Are you looking for strategies to connect your language assessment results to IEP goals?  Do you ever wonder how other clinicians do it and what best practices are?  Join Heidi Peters, MA, CCC-SLP as she shares guidelines and tips to help you improve what you've been doing so that you can easily write great goals that are measurable, realistic, and functional for your students.  In this podcast, she addresses what 6 steps you should be following from assessment to goal, 4 things you should never do when writing goals, and results from a recent survey she did asking other SLPs for their input into this topic. Be sure to scroll down to the bottom of this post for her great handout to accompany the podcast. 

And once you've listened to Heidi's formal talk, take a listen to our little conversation about our unique window on the wide world of IEP goals and how I don't know the difference between The Pottery Barn Rule and the Girl Scout motto. 

Harnessing the Power of Flashcard Apps

Talk to almost anyone who has done articulation therapy, and at some point they have enjoyed the convenience of a deck of cards. Flashcards offer pre-selected targets with a visual representation, and great opportunities for repetition and practice. Given a batch of articulation cards with words containing your target sound, it’s easy to scaffold from practicing an initial sound, to words in phrases and sentences, to more conversational tasks.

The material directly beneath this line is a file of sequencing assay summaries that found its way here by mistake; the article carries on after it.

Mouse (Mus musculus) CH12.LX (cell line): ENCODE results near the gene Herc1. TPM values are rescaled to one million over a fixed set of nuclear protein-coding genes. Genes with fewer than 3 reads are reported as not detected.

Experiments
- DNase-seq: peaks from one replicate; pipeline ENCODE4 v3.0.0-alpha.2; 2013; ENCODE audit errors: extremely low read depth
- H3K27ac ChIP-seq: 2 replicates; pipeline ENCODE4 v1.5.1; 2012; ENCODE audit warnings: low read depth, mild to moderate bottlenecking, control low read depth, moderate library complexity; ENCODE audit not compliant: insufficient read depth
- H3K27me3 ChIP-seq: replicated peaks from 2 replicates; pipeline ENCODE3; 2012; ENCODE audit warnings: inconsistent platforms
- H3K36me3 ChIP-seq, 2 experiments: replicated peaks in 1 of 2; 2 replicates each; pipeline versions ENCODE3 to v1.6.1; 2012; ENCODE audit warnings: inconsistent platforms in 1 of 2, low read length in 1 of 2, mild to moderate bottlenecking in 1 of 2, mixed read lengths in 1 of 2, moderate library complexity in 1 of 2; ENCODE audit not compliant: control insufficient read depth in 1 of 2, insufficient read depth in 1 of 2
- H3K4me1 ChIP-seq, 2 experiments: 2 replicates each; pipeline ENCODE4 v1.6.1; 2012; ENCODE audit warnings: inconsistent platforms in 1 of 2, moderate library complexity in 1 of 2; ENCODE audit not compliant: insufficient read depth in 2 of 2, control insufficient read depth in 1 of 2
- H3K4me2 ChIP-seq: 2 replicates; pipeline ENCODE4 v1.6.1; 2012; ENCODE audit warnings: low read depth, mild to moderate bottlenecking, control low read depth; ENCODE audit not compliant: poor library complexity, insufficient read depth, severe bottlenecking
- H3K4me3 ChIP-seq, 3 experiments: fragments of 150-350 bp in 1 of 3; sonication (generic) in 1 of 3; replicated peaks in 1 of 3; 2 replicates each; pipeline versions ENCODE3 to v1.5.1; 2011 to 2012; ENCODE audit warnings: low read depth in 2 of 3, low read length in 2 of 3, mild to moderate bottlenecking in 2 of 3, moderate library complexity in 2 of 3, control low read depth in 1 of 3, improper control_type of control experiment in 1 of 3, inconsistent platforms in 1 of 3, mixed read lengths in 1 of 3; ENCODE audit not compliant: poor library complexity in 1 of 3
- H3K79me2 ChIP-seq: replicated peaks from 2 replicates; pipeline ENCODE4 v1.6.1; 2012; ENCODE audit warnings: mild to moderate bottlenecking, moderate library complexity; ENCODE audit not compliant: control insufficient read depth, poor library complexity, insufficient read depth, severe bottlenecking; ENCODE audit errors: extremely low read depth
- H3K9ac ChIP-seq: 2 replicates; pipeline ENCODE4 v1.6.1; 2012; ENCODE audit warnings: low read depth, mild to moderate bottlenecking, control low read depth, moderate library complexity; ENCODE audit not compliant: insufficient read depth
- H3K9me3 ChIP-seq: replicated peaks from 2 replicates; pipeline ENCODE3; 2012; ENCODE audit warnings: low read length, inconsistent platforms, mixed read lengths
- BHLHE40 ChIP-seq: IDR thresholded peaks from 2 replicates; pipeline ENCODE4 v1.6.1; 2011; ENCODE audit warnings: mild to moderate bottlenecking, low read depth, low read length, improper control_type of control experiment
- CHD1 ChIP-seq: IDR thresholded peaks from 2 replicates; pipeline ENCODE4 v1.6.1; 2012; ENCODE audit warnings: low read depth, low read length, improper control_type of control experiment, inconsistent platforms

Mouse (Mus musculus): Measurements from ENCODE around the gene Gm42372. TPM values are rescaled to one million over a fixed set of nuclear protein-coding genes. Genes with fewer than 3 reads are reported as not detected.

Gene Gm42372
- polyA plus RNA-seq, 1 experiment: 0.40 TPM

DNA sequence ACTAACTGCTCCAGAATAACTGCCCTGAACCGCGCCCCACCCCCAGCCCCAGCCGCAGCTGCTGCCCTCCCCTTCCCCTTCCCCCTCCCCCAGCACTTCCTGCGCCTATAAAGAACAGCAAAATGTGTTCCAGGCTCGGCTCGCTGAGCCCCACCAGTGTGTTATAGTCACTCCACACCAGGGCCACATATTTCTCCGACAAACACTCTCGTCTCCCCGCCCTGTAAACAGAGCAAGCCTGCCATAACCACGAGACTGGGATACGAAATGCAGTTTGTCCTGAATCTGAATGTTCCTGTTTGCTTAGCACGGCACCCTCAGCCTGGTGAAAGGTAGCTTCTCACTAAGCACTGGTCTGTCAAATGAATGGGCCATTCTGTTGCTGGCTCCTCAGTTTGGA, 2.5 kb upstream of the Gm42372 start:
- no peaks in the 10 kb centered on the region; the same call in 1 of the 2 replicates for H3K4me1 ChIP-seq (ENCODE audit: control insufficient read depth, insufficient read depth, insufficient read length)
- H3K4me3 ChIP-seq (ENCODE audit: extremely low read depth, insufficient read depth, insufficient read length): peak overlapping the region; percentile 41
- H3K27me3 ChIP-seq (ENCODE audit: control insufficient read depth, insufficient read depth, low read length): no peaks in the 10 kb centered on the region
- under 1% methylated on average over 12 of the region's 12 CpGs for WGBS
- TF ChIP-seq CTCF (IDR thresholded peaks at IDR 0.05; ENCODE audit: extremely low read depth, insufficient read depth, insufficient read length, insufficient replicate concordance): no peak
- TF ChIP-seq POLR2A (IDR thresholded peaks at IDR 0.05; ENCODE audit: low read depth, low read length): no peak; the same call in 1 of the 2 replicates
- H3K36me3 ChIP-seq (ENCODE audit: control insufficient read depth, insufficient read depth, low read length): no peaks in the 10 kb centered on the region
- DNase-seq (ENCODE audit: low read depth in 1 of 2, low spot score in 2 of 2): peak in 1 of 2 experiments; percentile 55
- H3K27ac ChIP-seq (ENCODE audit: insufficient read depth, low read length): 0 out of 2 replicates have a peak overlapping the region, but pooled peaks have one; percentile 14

So what does technology have to offer us in the way of flashcards? Actually, quite a bit! 

Though an app requires some investment in technology (e.g. an iPad), flashcard apps offer some significant advantages over traditional decks of paper cards:

  • Individualized Practice - Many flashcard apps allow you to create your own content or search for and download shared decks of flashcards that others have created. If you download a shared deck, you can usually go in and further customize the deck to your needs by adding or deleting specific cards
  • Generalization Support - In the same way that you might send a homework page home with a student, many flashcard apps allow you to “share” the electronic deck with other users. Your students might be able to review decks or exercises they have already mastered in class or at home! If a parent installs the free app on their phone, speech sound practice could happen in the car, as a break between homework assignments, or over breakfast! If your student has access to an iPad at school, they may be able to practice their speech sounds when they’re done with their work, during a choice activity time, or for a moment during transitions! As a bonus, reminders and verbal cues can be added as “cards” in the deck (e.g. “Remember to keep your tongue behind your teeth”), helping teachers, aides, and parents know what words to use.